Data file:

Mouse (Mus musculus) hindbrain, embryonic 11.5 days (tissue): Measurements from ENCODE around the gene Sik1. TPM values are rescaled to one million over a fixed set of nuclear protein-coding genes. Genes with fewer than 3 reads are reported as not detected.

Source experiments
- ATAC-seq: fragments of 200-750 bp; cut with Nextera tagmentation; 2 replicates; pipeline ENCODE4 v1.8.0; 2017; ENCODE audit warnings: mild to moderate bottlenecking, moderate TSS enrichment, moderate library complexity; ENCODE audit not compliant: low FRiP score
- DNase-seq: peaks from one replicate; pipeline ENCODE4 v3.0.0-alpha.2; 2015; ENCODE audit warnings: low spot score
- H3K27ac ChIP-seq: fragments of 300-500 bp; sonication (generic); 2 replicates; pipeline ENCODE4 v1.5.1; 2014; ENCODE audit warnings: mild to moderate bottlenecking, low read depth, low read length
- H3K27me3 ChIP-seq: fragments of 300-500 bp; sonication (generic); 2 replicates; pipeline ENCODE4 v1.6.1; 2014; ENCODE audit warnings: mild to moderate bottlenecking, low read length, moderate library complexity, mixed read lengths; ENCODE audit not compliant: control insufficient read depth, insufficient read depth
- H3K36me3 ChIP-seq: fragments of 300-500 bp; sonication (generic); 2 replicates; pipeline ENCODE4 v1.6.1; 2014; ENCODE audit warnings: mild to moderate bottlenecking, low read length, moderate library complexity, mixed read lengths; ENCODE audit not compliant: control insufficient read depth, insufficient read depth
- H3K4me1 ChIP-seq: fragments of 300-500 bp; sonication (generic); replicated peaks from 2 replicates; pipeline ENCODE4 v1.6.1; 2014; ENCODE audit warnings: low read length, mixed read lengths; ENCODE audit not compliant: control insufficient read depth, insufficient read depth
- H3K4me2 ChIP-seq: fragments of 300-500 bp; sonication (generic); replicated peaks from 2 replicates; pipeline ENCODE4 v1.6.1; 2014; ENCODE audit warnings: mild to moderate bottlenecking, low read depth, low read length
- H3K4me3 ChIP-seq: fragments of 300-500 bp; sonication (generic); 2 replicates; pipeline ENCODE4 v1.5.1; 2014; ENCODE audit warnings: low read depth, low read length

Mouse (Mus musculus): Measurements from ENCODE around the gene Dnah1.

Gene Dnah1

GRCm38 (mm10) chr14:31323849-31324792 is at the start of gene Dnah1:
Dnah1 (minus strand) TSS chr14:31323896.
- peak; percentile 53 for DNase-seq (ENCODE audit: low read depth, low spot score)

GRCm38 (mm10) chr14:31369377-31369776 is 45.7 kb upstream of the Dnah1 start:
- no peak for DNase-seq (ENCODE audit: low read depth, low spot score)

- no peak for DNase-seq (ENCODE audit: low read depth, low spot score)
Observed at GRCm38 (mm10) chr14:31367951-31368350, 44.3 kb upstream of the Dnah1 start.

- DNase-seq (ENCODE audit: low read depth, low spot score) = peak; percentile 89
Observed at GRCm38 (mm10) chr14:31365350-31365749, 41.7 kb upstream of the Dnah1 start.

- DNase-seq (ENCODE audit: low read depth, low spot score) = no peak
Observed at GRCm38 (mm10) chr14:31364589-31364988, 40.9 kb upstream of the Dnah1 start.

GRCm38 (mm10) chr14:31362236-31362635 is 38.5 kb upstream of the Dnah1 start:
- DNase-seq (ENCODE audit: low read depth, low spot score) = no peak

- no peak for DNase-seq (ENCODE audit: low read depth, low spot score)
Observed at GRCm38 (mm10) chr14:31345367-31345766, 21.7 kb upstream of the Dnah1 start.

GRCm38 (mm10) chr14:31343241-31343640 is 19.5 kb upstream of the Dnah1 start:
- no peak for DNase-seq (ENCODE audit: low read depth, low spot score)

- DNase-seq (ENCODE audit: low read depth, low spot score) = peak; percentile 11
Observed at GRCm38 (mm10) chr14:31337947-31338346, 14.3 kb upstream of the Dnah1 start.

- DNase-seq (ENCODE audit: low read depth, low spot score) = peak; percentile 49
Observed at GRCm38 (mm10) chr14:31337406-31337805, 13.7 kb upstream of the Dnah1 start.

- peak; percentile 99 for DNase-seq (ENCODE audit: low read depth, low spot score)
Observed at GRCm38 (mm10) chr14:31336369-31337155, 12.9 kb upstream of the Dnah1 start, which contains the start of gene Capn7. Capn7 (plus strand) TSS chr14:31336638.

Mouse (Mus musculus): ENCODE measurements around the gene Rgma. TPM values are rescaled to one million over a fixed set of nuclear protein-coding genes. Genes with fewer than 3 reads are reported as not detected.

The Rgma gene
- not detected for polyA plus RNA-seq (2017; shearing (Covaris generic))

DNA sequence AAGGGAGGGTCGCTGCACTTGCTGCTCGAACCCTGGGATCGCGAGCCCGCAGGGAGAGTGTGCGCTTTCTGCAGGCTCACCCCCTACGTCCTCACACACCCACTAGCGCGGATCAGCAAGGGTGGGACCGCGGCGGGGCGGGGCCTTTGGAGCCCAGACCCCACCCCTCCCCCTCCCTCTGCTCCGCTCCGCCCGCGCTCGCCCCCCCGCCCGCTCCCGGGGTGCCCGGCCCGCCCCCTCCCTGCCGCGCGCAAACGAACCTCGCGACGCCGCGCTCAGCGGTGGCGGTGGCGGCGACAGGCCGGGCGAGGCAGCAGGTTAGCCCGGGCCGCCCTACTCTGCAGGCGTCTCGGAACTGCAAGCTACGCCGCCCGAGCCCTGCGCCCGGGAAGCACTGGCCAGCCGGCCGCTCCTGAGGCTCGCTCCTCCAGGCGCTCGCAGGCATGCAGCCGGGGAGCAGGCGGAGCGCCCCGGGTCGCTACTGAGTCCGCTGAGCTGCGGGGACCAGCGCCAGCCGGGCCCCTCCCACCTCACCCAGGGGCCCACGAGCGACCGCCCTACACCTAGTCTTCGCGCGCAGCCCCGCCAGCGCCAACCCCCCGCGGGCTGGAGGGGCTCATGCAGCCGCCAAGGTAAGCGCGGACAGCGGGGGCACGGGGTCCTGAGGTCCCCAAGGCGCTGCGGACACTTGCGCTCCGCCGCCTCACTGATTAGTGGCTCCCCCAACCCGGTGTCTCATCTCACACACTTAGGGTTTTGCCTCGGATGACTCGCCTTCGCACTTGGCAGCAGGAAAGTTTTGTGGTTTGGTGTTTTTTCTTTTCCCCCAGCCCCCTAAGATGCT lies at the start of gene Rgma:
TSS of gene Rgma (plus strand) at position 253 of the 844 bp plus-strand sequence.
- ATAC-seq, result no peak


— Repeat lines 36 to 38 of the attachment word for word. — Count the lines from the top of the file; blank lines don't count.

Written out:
Mouse (Mus musculus): ENCODE measurements around the gene Rgma. TPM values are rescaled to one million over a fixed set of nuclear protein-coding genes. Genes with fewer than 3 reads are reported as not detected.

The Rgma gene
- not detected for polyA plus RNA-seq (2017; shearing (Covaris generic))